An entire decade is quite a long time, so I can’t remember precisely which specific day since 2004 may have struck me as the most hectic of all. I can most certainly think, though, of a few days since the end of last year that have been among the top contenders. During the course of last December I went one day with Steve to St. Peter’s Prep in Jersey City, New Jersey, with the intention of spending the day there, and then going to Union Square in Manhattan to do some Christmas shopping. Because all the bathrooms in that entire section of New Jersey were out of order that day, though, everyone was sent home very early. We then went to Union Square. Somewhere around that part of the year Mary Anne, Steve and I, along with the usual collection of friends and cousins, went to Manhattan on Friday and Saturday nights one weekend. The first night was to see Madama Butterfly at Lincoln Center. The second night was to see a tribute to Woody Guthrie in Greenwich Village. Each night was quite an exceptionally nice time but I was quite frustrated, for the same reason I was so worn out when we went to New Jersey and Union Square. I’m not used to all that exercise. We spent a lot of time on trains and subways, walked constantly and each day lasted very long into the night. Everyone knows how weird and uncomfortable New York trains and subways are. I made the mistake of standing for a while on one of our subway rides. That was quite a nasty experience. In a very real sense neither the trip to New Jersey and Manhattan, nor the trip to only Manhattan, was all that big of a deal. What made each trip quite a hectic frustrating experience, though, were all the irritating problems that went with it.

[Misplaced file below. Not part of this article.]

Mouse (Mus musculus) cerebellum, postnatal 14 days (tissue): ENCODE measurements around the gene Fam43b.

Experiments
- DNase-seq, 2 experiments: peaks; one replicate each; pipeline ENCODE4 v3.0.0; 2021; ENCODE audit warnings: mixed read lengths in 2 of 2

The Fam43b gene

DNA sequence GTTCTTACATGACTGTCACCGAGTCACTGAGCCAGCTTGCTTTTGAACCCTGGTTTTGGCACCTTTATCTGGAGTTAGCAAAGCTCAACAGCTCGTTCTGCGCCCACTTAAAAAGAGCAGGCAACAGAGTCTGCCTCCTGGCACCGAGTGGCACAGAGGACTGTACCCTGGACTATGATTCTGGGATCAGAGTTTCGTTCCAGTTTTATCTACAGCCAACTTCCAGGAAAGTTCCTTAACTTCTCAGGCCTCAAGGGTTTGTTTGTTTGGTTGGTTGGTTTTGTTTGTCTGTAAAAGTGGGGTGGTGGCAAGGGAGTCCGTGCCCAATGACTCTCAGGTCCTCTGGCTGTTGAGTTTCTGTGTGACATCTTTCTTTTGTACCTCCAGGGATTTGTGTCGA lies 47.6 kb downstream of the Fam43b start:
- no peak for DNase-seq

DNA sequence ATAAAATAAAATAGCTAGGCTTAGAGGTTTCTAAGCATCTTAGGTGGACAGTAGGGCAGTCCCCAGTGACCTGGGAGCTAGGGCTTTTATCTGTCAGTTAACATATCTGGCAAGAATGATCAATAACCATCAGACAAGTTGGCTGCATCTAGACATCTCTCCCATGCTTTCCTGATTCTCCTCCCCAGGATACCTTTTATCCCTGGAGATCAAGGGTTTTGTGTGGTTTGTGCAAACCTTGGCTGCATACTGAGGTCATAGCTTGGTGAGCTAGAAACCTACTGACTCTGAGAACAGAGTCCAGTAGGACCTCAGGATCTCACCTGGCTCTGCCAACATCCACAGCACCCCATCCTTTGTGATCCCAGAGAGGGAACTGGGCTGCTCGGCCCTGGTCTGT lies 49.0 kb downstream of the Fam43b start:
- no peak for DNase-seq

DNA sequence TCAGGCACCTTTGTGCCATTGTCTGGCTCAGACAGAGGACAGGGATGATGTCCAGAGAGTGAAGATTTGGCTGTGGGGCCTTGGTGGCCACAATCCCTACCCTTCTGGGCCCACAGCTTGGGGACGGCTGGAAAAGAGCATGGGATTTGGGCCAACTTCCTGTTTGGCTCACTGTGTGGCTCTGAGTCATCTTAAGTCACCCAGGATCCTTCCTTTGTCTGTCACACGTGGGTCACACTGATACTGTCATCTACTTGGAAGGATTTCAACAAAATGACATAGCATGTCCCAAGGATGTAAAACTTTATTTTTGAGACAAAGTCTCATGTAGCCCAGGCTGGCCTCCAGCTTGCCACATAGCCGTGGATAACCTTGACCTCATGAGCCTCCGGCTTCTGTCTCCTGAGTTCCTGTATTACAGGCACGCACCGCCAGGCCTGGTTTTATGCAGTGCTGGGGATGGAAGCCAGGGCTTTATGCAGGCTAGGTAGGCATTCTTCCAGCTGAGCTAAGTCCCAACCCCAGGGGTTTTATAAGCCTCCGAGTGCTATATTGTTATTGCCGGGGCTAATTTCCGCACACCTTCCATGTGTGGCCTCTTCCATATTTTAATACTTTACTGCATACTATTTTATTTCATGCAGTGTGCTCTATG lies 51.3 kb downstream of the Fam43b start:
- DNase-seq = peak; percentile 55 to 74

Having studied classical and baroque mandolin and guitar for ten years under the best professors at the New England Conservatory of Music I knew I was ready. Here I am, though, playing a duet, Weiss’ “Fantasia In C minor”, at Lincoln Center with Professor Ennio Baggiagalupe, a student of the great Segovia. Now we’re only practicing backstage but soon we shall be forced to face an audience of snooty longhairs. Baggiagalupe, the Maestro, is such a merciless taskmaster. The ticking of the clock is too loud and slow. There’s no turning back.